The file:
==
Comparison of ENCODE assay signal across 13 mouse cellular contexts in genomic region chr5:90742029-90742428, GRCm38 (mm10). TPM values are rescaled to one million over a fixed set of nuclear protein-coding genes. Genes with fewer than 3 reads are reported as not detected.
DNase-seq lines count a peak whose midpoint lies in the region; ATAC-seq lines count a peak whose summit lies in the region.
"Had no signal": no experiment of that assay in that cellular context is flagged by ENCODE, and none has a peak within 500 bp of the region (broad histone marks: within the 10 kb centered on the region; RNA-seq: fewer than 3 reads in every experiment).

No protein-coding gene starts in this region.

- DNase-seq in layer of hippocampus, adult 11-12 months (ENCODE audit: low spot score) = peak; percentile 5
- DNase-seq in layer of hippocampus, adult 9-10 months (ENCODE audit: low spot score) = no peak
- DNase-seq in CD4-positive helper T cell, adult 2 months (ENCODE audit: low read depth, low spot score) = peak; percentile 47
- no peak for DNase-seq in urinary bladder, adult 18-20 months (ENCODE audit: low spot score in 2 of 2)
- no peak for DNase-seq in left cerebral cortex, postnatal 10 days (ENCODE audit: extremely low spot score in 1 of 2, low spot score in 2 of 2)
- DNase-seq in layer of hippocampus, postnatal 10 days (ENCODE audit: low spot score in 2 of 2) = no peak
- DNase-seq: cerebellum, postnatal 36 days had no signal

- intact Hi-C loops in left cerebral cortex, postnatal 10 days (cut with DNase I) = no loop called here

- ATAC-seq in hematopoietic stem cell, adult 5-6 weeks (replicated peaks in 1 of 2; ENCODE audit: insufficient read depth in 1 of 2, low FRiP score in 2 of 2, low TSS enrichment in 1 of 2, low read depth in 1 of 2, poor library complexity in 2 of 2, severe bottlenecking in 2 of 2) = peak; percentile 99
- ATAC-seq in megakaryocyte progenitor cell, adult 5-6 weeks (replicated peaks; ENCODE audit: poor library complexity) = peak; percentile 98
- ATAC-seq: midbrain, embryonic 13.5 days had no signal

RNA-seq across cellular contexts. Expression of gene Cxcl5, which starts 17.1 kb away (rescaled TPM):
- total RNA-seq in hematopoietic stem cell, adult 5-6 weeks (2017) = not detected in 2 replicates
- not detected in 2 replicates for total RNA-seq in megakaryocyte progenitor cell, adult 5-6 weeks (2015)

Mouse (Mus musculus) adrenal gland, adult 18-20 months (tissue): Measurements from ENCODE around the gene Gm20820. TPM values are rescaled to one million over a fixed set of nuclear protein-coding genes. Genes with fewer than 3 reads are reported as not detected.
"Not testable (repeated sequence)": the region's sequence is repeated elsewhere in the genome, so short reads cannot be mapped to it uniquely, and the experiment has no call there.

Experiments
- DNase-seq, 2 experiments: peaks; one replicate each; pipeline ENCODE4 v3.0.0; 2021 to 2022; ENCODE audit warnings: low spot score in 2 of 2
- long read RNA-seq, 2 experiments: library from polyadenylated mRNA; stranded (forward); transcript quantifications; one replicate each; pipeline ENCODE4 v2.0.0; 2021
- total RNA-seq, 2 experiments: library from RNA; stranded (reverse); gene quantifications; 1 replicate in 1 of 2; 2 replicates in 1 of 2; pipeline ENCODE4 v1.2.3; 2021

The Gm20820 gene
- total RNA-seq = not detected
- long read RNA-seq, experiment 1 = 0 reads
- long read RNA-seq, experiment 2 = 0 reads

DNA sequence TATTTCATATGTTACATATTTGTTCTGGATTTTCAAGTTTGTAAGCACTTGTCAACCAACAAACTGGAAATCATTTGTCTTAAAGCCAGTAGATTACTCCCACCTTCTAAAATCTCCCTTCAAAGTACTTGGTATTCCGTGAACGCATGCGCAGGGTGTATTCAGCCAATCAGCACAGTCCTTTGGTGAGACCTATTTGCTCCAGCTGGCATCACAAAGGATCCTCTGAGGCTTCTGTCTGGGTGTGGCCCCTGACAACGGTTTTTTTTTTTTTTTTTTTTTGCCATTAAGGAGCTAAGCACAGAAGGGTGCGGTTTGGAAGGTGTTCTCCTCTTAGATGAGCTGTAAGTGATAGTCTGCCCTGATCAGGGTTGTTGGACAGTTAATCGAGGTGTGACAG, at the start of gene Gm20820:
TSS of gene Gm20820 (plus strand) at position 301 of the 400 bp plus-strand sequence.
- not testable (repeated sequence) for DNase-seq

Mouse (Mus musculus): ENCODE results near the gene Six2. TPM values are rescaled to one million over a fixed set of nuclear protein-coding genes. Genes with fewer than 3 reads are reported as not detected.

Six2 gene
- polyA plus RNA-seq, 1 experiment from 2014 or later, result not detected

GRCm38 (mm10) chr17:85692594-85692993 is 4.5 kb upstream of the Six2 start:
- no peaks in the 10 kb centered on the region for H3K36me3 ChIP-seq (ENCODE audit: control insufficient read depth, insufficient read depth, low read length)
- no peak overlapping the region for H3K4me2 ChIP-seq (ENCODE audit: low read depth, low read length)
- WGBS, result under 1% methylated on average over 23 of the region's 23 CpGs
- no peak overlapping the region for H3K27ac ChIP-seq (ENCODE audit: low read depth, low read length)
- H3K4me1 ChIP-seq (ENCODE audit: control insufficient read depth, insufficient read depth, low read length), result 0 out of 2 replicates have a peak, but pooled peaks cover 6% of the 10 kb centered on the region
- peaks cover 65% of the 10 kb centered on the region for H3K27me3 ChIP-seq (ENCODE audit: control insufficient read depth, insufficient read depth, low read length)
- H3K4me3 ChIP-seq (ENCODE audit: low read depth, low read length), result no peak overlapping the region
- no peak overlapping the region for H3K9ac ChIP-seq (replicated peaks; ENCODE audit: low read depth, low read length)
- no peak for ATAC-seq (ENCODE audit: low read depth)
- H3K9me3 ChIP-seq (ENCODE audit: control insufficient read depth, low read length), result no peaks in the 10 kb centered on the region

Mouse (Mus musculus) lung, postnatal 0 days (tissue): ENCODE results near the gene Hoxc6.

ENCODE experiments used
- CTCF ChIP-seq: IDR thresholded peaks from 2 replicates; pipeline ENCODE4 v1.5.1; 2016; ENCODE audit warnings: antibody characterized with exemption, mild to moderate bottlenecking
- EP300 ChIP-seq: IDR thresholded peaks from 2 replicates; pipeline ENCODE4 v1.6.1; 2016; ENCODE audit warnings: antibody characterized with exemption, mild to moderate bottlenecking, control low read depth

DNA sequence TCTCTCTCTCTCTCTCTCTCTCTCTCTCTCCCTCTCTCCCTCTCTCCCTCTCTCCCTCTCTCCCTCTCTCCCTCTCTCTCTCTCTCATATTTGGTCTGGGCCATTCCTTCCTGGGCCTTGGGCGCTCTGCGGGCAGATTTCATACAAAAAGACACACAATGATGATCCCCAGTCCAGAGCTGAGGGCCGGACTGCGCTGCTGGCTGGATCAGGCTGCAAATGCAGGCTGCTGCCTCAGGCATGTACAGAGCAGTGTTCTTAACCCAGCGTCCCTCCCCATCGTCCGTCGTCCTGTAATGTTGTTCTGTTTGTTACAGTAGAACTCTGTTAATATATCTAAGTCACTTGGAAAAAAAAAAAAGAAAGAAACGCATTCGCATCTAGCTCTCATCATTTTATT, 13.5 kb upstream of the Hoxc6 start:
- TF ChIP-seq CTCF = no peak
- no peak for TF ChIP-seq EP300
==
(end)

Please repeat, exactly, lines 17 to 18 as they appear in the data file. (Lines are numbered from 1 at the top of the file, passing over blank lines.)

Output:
- total RNA-seq in hematopoietic stem cell, adult 5-6 weeks (2017) = not detected in 2 replicates
- not detected in 2 replicates for total RNA-seq in megakaryocyte progenitor cell, adult 5-6 weeks (2015)